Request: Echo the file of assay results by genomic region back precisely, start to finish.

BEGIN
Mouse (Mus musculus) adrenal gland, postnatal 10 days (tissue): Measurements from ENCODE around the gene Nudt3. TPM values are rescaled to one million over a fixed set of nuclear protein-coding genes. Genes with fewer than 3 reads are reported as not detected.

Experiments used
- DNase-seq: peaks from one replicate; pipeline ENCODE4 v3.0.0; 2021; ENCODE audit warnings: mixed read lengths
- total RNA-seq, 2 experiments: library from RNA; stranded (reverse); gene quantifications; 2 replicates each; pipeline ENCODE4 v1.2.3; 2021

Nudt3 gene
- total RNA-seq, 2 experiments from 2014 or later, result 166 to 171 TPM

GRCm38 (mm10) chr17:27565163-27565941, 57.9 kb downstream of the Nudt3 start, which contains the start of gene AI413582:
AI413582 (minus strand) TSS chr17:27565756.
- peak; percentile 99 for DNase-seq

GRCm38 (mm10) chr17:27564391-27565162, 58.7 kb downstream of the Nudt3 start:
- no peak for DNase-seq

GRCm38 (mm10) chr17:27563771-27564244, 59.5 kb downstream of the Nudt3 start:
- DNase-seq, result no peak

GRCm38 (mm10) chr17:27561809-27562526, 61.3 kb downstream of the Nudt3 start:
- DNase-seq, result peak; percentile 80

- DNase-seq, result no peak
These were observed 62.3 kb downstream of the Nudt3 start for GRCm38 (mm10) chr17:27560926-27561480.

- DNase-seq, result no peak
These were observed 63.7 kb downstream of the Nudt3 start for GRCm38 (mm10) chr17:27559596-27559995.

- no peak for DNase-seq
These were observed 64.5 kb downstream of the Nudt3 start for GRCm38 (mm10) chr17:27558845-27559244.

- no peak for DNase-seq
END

Mouse (Mus musculus) adrenal gland, postnatal 10 days (tissue): Measurements from ENCODE around the gene Nudt3. TPM values are rescaled to one million over a fixed set of nuclear protein-coding genes. Genes with fewer than 3 reads are reported as not detected.

Experiments used
- DNase-seq: peaks from one replicate; pipeline ENCODE4 v3.0.0; 2021; ENCODE audit warnings: mixed read lengths
- total RNA-seq, 2 experiments: library from RNA; stranded (reverse); gene quantifications; 2 replicates each; pipeline ENCODE4 v1.2.3; 2021

Nudt3 gene
- total RNA-seq, 2 experiments from 2014 or later, result 166 to 171 TPM

GRCm38 (mm10) chr17:27565163-27565941, 57.9 kb downstream of the Nudt3 start, which contains the start of gene AI413582:
AI413582 (minus strand) TSS chr17:27565756.
- peak; percentile 99 for DNase-seq

GRCm38 (mm10) chr17:27564391-27565162, 58.7 kb downstream of the Nudt3 start:
- no peak for DNase-seq

GRCm38 (mm10) chr17:27563771-27564244, 59.5 kb downstream of the Nudt3 start:
- DNase-seq, result no peak

GRCm38 (mm10) chr17:27561809-27562526, 61.3 kb downstream of the Nudt3 start:
- DNase-seq, result peak; percentile 80

- DNase-seq, result no peak
These were observed 62.3 kb downstream of the Nudt3 start for GRCm38 (mm10) chr17:27560926-27561480.

- DNase-seq, result no peak
These were observed 63.7 kb downstream of the Nudt3 start for GRCm38 (mm10) chr17:27559596-27559995.

- no peak for DNase-seq
These were observed 64.5 kb downstream of the Nudt3 start for GRCm38 (mm10) chr17:27558845-27559244.

- no peak for DNase-seq